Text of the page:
I install the Oz-Posts with an electric jackhammer and an adapter that fits inside the Oz-Post.
The jackhammer drives the anchor into the ground easily-even if it’s frozen.
That’s all there is to it. The generator provided the power for the jackhammer.
I use Oz-Posts to install larger signs, too, like this 4-by-8.

Tired of digging posts? Drive them in.

By signcraft

Posted on Wednesday, February 28th, 2018

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The posts for this sign were installed using a post anchor system called Oz-Posts, which are galvanized steel post anchors that you drive into the ground— without digging a hole. They are 3-ft. long and taper to a point, and are available at many building materials stores. You drive them in with an electric jackhammer using a special fitting on it. Then you insert a post into the Oz-Post and screw or bolt through it to secure the post. They come in 4×4, 6×6, 8×8 and 10×10 post sizes, for round or square posts.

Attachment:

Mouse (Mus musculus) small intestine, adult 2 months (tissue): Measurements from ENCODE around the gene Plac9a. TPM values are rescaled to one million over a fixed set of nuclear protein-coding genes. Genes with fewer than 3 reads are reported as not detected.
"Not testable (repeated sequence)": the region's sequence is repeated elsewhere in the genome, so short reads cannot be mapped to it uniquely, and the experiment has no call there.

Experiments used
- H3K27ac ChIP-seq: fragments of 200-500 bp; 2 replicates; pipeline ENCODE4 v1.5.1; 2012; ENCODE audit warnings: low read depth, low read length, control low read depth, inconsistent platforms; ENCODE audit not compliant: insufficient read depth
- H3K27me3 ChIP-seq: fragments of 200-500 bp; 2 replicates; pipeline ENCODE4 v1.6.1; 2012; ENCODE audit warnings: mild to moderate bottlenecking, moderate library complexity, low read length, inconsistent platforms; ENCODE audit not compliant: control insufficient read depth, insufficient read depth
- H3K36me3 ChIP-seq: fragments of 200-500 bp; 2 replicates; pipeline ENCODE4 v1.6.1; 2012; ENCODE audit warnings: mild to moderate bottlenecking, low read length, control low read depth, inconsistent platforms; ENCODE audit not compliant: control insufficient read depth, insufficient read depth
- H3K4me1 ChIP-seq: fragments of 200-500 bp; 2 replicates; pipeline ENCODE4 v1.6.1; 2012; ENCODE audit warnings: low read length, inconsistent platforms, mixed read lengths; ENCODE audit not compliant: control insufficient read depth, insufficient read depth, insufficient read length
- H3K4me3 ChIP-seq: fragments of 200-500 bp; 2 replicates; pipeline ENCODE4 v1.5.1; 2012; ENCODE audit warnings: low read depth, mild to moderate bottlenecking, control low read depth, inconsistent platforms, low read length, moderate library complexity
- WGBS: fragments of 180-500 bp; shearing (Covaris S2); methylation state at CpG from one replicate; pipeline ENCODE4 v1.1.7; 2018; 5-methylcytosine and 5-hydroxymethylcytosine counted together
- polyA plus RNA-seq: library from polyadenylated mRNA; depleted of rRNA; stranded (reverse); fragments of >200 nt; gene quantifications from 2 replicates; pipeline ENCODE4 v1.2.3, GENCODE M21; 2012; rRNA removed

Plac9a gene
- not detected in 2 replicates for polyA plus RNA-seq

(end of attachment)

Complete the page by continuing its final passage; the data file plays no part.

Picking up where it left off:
There are several advantages to this method over digging holes. First, since you drive the Oz-Post into the ground, you aren’t trying to backfill and pack dirt around the post, so they’re much more stable than a dug hole. They’re also removable— you can pry them right out of the ground and reposition the post. If they hit a rock on the way in, they usually deflect and you can continue driving them in.

I can drive an Oz-Post right into frozen ground, too. In Vermont, it’s not uncommon to have two feet of frozen dirt to dig through in midwinter. It’s like two feet of concrete.

To drive in the Oz-Posts, I use an electric jackhammer powered by a portable generator. Even in midwinter, I can install a sign with this system in 20 or 25 minutes. In frozen dirt, it can take four hours to dig two holes. The dirt comes out in chunks just like concrete.

I’ve been using them for five or six years with no problems. They save a lot of time and work great. The only time I don’t use them is if the sign has a large surface area and is in a high wind area, or if the posts are over 8 feet above grade.

I’ve often gone back to check the installation in the spring to see if the posts might be loose, but they’re always fine. I’ve had a couple in windy locations lean a bit over time, but I just pulled them out and reset them. It’s a very practical system.

Doug Bergstrom, Xtreme Grafix, St. Albans, Vermont

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